Large East Hills Business Park employer to be sold as part of $400 million deal
photo by: Conrad Swanson
One of Lawrence’s largest employers soon will have a new owner. The General Dynamics call center in the East Hills Business Park is part of a $400 million deal that will transfer ownership to a company that specializes in operating customer service centers for the federal government.
A General Dynamics spokesman confirmed Wednesday that the call center at 3833 Greenway Drive is part of a pending purchase by Reston, Va.-based Maximus. The deal is expected to be finalized in mid-November.
The Lawrence center at times has had more than a thousand employees providing customer service support for everything from student loan programs to federal health insurance plans. Jeff Davis, a spokesman for General Dynamics, said he couldn’t provide specific job totals for the center, but said its employee totals definitely were still in the range of multiple hundreds of people.
Davis said he did not think the deal would produce a major change in strategy for the center, and he did not expect any interruptions in service.
“From our standpoint, we expect this will be completely transparent to the employees and customers,” Davis said. “This is something that Maximus has a lot of experience doing, and it is not one of our core competencies as a company.”
General Dynamics is best known for being a federal contractor that makes submarines and weapons systems for the military and Gulfstream jets for the private sector. But it also has an information technology division that operates several call centers that provide customer support for federal or state contracts — in other words, large call centers that answer the phones to help people navigate through sometimes complex government programs.
Davis, though, said most of General Dynamics’ Information Technology division focuses on providing “high-end IT solutions” to a variety of clients. That made the call center business a bit of an outlier for the company.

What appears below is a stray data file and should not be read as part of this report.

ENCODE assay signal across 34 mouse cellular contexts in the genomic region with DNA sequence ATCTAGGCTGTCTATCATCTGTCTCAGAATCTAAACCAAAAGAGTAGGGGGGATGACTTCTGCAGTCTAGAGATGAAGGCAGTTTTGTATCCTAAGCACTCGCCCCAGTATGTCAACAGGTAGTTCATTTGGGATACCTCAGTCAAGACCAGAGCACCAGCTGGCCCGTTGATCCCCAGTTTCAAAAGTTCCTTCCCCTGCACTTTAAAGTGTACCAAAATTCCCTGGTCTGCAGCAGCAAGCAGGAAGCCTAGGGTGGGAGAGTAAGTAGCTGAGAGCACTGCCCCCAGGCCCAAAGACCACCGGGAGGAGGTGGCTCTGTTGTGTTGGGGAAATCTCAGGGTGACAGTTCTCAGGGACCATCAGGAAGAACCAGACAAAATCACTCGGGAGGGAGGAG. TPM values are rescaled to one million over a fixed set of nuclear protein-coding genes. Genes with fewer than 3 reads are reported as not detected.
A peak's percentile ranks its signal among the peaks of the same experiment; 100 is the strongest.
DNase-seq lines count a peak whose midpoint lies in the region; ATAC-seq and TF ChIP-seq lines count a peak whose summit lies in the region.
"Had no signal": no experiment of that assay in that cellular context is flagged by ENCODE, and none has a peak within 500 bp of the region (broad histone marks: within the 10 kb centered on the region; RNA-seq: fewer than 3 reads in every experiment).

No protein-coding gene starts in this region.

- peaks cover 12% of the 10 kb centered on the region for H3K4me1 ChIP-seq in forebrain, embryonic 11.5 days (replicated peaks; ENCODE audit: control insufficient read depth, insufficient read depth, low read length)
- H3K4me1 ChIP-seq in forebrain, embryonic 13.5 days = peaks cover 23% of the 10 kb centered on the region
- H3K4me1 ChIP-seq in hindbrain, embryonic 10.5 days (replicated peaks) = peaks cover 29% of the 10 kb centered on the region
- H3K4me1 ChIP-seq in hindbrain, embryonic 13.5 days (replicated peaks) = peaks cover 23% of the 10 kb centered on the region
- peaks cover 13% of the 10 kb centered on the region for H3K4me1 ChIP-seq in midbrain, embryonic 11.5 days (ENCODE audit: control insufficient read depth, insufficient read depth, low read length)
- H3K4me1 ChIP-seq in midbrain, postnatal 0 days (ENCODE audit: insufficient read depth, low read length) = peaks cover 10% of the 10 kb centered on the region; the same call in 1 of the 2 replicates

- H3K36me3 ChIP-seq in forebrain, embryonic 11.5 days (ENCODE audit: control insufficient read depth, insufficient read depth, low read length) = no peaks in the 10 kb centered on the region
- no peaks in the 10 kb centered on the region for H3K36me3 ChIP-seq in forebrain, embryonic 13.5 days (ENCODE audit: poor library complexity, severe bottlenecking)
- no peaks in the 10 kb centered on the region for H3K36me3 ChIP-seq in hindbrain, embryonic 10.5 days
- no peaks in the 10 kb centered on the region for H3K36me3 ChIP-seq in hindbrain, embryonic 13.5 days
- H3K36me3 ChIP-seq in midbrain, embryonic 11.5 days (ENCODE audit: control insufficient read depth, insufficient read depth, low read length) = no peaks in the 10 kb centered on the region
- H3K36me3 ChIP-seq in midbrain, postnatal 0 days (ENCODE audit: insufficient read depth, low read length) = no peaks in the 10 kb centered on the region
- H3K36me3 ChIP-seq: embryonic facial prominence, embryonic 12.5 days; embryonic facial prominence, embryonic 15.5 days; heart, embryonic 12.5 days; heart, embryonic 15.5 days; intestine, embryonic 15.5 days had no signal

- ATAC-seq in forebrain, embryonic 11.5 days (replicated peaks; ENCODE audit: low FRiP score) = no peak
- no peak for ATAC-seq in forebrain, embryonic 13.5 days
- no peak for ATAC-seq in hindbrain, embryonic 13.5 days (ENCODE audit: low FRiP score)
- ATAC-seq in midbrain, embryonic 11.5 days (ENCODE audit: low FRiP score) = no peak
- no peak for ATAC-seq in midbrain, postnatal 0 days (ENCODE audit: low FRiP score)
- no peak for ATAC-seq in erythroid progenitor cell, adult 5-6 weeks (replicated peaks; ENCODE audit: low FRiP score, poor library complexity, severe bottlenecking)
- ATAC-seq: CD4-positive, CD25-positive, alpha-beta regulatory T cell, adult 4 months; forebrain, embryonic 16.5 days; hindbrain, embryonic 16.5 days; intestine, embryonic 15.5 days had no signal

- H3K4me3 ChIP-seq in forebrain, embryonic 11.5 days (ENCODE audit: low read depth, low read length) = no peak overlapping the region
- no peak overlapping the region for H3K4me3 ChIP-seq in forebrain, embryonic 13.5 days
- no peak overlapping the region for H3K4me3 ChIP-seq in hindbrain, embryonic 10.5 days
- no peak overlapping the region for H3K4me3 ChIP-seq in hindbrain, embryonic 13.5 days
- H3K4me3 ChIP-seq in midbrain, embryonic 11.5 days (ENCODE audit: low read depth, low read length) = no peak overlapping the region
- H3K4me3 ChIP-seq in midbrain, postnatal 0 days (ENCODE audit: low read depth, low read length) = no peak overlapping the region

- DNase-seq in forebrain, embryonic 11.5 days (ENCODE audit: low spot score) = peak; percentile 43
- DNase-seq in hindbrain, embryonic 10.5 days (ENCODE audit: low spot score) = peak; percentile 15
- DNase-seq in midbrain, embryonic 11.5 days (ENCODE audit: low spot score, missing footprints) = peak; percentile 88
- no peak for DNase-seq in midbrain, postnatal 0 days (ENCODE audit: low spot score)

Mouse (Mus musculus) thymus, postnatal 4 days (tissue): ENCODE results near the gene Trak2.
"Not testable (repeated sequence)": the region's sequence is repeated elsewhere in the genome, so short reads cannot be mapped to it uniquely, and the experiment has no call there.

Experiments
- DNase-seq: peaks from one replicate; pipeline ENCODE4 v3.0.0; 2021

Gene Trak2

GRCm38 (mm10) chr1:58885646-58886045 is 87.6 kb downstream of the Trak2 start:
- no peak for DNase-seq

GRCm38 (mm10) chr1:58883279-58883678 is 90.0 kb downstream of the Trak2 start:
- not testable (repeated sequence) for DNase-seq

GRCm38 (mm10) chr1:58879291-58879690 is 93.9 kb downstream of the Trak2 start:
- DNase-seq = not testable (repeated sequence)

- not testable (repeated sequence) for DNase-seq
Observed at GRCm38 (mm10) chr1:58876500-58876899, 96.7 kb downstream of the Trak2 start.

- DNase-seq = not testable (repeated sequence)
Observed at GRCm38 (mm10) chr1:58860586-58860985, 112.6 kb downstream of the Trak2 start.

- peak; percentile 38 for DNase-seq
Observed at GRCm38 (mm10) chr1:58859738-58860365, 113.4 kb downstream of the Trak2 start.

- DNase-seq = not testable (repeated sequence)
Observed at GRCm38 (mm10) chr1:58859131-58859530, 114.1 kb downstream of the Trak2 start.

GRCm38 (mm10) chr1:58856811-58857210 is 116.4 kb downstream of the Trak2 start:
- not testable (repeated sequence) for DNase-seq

Maximus — which is publicly traded on the New York Stock Exchange — touts itself as a company that specializes in such call center operations. Its description of its mission is to enable “citizens around the globe to successfully engage with their governments at all levels and across a variety of health and human service programs.”
Notably, Maximus processes applications for KanCare, the state of Kansas’ privatized Medicaid program. The company has been under fire this year because of a persistent backlog that Kansas officials said resulted from inadequate staffing.
A spokesman for Maximus referred questions about the deal to General Dynamics. A Maximus press release, though, made no mention of closing any of the centers or other large scale changes. Maximus President and CEO Bruce Caswell said the deal was made to get Maximus access to some of the federal government’s largest contracts.
“As a leader in business process management and the delivery of citizen services, Maximus is strengthening its position with some of the largest mission-critical federal civilian programs,” he said in the release.
Maximus is paying $400 million to acquire the Lawrence center and several other centers from General Dynamics. The Maximus release did not specify how many other centers or provide any details about them. The deal is expected to add about $670 million in revenue to Maximus.
The Lawrence call center has gone through several corporate ownership changes through the years. It previously operated as NCS and later as Pearson Government Solutions, among other names.
In other news:
• It could be an eventful week for Sears Holding Corp., which is the parent company for the Kmart distribution center that operates in Lawrence.
The Wall Street Journal reported Tuesday that Sears has hired a firm to prepare for a possible bankruptcy. Such a filing could come this week as Sears has $134 million in debt due on Monday.
The report indicates a Chapter 11 bankruptcy is the likely path the company would take, meaning it would seek to restructure its debt while remaining in business through the bankruptcy process. But reports also have surfaced that there is some fear that if Sears enters Chapter 11 bankruptcy, then the court may order the company to instead pursue Chapter 7 bankruptcy, which would be a liquidation of all its assets and mean the company would cease doing business.
A liquidation certainly would put at risk the estimated 300 jobs at the distribution center. It also would create questions about the future of the building, which is probably the largest industrial building in Douglas County. A liquidation, though, could make the property — which is located just north of the west Lawrence interchange of the Kansas Turnpike — available to other companies seeking a distribution center property. The various ins and outs of bankruptcy law, though, could make that a lengthy process.
As we reported last month, the distribution center pays about $550,000 a year in local property taxes that could be at risk if the company folds.
The Wall Street Journal, though, did not say bankruptcy was a certainty. It cited sources that said company leaders are still considering other options.